Because of the constitutive pacifist and non violent clause we refused to be part of the WSF although we participated in all the anti-globalisation mobilisations. This choice was necessary and has been revealed correct. That clause not only excluded the fighting anti-imperialists and the European revolutionaries but served as an indicator for the fact that the social democrat apparatuses had the helm in hand within the WSF. They refused to characterise globalization as being imperialist and they did not want to hear about the necessary link between the social and civic struggles in the heart of the empire and the more decided anti-imperialist ones on the periphery.

It was the Iraqi resistance which pushed the anti-globalisation movement with the back to the wall and evoked its irreversible crisis. The anti-globalisation movement was in fact protagonist of the demonstrations for peace and against the Anglo-American aggression. But as soon as the occupants had conquered Baghdad the mobilisations ceased though they would have been even more necessary as the armed popular resistance started to attack the imperialist troops. Only very small components affirmed the legitimacy of the resistance and even fewer supported it – all with an unacceptable delay. The biggest part of the movement kept away from the question, maintained an infamously silence and refused systematically to mobilise for the victory of the resistance. Finally all the latent contradictions within the WSF exploded. The radical fractions were obliged to come to the fore and – though not supporting the resistance – had at least to recognise its legitimacy.

With our clear and systematic campaign for the Iraqi resistance we had not only to face the opposition of the anti-globalisation movement but an all out ostracism. It is also thanks to this campaign that the resistance gained ground within the movement, however, still being confronted with the reluctance of even the most radical forces to form a real co-ordination of the pro-resistance forces.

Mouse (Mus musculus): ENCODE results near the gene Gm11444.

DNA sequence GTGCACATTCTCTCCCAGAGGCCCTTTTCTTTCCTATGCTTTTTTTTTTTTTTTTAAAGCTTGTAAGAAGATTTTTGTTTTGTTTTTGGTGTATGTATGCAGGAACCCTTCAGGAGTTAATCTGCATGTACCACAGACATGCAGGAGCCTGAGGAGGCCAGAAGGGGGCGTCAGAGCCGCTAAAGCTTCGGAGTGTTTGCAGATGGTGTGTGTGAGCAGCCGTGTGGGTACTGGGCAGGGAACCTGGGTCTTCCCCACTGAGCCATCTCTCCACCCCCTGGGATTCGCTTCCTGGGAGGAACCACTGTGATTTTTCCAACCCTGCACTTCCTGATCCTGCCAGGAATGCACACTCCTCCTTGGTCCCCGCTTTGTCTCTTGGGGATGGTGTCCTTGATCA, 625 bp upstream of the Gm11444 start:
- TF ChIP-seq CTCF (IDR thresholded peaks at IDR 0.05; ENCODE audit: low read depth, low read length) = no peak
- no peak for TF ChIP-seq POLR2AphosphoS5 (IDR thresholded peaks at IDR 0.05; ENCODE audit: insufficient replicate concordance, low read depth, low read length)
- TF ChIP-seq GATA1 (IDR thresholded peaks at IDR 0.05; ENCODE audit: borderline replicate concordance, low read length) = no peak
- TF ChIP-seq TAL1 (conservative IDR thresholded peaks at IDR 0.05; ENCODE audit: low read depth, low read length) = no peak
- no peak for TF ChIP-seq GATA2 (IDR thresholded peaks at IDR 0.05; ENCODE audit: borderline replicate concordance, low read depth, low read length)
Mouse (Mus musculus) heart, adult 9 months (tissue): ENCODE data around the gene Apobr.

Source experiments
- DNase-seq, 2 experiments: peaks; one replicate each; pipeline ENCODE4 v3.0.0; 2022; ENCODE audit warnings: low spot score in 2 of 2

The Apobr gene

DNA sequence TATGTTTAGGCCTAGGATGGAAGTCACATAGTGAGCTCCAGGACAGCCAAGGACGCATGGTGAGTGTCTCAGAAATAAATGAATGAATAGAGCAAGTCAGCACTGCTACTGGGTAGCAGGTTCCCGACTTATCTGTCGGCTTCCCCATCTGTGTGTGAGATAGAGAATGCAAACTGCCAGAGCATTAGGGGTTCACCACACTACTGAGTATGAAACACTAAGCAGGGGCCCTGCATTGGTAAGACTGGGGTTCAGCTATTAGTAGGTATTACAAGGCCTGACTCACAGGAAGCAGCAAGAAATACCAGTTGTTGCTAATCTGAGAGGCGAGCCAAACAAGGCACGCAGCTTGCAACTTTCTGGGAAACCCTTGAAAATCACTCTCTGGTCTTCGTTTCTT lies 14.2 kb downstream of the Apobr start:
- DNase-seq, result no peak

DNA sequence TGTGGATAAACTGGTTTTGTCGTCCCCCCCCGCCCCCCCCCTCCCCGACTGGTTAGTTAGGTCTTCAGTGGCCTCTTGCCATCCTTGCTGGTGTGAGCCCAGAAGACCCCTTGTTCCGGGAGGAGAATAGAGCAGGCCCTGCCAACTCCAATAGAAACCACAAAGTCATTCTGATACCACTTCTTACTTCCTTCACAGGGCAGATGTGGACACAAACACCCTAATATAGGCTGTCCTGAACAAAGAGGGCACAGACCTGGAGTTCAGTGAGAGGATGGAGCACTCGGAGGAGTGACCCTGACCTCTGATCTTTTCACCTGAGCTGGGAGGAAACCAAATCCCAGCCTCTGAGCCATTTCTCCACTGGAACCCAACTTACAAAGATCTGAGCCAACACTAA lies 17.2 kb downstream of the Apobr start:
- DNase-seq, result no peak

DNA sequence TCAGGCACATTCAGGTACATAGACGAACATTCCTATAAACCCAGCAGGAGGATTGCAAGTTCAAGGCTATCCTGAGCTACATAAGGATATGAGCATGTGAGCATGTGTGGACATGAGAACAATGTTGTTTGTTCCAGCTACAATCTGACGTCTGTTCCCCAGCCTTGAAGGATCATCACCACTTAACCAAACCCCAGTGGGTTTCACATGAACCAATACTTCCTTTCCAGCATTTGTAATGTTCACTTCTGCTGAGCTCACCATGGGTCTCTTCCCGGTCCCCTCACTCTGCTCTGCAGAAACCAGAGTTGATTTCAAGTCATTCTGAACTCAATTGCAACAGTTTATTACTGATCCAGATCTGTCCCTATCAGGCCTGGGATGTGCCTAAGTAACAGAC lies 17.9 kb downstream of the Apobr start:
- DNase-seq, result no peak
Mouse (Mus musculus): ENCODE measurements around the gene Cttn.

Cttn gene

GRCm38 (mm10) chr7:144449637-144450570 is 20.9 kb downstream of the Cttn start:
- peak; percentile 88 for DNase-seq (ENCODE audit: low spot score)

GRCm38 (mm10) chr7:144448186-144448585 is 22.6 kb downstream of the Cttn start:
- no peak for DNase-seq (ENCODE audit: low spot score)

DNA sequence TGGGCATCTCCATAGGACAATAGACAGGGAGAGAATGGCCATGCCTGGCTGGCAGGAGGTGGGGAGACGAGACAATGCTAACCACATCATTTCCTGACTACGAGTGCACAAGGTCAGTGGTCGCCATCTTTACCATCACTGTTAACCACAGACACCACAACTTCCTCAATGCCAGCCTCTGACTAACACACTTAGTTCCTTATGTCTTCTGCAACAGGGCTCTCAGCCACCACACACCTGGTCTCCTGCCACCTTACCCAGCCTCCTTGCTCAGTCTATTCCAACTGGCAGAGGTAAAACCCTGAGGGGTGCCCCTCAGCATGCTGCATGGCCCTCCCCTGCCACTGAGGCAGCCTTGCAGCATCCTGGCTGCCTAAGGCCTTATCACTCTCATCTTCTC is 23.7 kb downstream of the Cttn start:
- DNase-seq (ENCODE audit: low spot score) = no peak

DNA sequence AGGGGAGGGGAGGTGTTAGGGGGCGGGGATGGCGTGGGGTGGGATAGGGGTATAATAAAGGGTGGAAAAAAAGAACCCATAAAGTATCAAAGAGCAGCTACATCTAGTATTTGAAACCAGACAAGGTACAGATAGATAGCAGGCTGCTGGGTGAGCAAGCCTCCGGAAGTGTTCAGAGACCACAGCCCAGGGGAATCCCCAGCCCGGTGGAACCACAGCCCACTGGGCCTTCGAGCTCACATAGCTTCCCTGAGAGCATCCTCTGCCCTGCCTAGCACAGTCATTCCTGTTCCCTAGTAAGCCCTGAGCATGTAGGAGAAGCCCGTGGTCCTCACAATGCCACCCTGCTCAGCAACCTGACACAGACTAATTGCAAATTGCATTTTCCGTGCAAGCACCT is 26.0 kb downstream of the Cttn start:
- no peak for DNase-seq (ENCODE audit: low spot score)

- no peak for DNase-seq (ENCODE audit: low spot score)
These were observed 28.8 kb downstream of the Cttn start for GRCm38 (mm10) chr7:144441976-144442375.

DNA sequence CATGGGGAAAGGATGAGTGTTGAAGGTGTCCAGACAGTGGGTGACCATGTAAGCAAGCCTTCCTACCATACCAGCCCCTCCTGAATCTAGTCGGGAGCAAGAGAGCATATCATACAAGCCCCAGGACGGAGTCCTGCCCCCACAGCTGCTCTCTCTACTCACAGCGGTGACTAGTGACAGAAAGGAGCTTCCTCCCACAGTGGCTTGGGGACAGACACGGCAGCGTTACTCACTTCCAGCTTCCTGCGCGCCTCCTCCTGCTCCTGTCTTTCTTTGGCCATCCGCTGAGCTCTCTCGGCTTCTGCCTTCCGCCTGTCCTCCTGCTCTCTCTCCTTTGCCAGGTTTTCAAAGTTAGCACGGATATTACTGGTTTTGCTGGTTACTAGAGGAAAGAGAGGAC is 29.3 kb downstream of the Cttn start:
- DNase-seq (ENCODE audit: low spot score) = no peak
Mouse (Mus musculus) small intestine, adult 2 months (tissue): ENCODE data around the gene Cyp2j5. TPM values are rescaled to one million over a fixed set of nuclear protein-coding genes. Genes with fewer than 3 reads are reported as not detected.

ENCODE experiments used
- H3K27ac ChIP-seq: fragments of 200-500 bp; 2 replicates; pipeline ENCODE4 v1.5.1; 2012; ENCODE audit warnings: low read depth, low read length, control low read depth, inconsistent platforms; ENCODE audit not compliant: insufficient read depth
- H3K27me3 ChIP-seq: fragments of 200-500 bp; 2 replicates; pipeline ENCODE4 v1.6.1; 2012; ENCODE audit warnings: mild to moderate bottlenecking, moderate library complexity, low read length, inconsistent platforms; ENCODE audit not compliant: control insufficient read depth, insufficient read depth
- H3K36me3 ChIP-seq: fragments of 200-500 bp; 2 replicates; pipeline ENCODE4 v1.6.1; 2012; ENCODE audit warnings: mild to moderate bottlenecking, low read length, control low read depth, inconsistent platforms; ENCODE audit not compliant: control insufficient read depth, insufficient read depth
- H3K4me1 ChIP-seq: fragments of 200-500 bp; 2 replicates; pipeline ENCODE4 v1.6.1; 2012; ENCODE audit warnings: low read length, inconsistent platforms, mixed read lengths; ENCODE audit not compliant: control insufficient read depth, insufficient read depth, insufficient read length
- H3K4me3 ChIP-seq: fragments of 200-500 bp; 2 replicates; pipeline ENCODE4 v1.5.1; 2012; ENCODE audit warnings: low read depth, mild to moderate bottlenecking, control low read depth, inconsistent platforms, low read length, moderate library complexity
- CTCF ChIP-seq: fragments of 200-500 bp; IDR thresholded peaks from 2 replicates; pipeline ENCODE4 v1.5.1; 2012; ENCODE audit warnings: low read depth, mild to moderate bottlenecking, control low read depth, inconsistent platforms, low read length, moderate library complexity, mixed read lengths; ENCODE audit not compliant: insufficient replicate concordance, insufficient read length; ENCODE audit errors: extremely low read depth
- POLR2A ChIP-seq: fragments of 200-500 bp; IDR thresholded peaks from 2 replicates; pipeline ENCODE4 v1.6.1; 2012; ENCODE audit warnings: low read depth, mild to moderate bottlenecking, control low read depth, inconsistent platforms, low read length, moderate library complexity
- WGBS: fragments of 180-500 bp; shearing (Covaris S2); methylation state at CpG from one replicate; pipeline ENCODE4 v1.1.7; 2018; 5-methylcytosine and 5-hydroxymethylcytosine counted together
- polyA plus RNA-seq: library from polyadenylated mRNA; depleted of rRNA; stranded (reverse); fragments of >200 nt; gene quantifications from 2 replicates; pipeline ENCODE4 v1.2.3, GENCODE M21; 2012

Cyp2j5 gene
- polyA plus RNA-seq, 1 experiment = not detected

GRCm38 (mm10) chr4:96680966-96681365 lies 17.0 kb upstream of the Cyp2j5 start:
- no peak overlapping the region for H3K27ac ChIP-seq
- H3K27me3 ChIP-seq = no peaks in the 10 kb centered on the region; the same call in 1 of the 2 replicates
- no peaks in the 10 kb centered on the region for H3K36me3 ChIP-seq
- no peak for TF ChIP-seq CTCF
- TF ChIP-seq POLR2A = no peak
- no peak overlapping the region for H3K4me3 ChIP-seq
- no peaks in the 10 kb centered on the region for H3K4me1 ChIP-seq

The complex decline of the movement might cause the definite split and fragmentation of the WSF. This outcome is even desirable and every attempt to keep it artificially together like it is today is doomed to fail. While unity is desirable and necessary it is definitely not under the asphyxiating commando of the social democrats. This will become even clearer with the next WSF scheduled for Porto Alegre. It will be carried out under the aegis of a PT government which completely succumbs to imperialist globalisation which the movement claims to fight. Having set as our aim the formation of an anti-imperialist front, the Anti-imperialist Camp must intensify its initiatives towards the components which will abandon the WSF breaking with the social democrat apparatuses. This is a very difficult task as it amounts to nothing less than to link and unify the antagonist forces within the imperialist countries and the combatant forces of the aggressed and oppressed countries first of all Palestine and Iraq. Without this bridge there will neither be a sustainable victory in the countries on the first line of struggle, nor will the antagonist forces of the Western countries have any future.

Political Committee of the Anti-imperialist Camp
December 5, 2004